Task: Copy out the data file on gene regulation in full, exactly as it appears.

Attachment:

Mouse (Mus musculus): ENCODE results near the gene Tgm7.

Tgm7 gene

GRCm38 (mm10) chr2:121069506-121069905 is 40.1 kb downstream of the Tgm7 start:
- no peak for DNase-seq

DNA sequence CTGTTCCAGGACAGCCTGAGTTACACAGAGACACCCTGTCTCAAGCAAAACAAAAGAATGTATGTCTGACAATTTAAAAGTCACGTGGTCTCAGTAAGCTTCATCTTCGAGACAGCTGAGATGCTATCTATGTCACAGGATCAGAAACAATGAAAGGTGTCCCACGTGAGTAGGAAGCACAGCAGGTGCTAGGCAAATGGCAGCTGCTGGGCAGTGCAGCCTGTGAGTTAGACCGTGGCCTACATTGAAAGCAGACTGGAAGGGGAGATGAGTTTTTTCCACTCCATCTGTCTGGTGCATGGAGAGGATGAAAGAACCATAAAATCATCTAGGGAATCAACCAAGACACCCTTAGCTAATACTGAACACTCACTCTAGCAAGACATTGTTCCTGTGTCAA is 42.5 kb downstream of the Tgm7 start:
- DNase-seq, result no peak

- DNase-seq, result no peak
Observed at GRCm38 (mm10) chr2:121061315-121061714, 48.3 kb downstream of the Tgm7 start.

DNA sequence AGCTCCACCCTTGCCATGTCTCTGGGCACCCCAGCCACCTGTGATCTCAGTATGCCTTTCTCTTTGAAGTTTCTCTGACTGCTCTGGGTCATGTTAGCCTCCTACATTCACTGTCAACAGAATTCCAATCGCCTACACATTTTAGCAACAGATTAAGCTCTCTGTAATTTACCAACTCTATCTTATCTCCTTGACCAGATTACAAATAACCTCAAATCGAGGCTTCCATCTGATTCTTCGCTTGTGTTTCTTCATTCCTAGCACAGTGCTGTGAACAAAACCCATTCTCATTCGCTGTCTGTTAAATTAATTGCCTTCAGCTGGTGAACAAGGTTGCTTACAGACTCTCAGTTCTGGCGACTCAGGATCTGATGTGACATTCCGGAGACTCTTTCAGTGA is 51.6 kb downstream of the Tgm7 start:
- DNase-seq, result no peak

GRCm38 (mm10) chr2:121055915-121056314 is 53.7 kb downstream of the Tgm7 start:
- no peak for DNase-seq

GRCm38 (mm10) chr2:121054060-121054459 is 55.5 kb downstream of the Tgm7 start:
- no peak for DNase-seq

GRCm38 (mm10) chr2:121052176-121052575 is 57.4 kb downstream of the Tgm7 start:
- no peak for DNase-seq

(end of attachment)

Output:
Mouse (Mus musculus): ENCODE results near the gene Tgm7.

Tgm7 gene

GRCm38 (mm10) chr2:121069506-121069905 is 40.1 kb downstream of the Tgm7 start:
- no peak for DNase-seq

DNA sequence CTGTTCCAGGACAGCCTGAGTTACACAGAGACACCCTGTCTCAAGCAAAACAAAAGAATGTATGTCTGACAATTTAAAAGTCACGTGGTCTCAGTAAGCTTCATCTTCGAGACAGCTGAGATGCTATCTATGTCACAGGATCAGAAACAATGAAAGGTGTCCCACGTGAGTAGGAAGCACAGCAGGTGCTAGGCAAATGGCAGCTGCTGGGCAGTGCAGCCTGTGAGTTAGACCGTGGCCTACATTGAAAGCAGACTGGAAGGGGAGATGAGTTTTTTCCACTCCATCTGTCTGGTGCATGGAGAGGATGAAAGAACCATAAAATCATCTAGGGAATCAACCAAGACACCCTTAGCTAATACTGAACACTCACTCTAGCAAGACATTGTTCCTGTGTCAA is 42.5 kb downstream of the Tgm7 start:
- DNase-seq, result no peak

- DNase-seq, result no peak
Observed at GRCm38 (mm10) chr2:121061315-121061714, 48.3 kb downstream of the Tgm7 start.

DNA sequence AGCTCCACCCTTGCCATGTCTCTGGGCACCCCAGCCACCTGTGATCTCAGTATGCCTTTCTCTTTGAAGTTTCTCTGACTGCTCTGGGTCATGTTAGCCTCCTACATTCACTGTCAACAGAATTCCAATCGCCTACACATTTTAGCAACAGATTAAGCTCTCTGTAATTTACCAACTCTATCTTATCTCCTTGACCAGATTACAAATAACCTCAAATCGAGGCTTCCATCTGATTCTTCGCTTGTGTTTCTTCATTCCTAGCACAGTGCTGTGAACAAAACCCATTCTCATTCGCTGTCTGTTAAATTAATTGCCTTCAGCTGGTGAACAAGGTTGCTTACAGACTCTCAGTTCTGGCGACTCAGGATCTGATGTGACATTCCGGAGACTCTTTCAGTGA is 51.6 kb downstream of the Tgm7 start:
- DNase-seq, result no peak

GRCm38 (mm10) chr2:121055915-121056314 is 53.7 kb downstream of the Tgm7 start:
- no peak for DNase-seq

GRCm38 (mm10) chr2:121054060-121054459 is 55.5 kb downstream of the Tgm7 start:
- no peak for DNase-seq

GRCm38 (mm10) chr2:121052176-121052575 is 57.4 kb downstream of the Tgm7 start:
- no peak for DNase-seq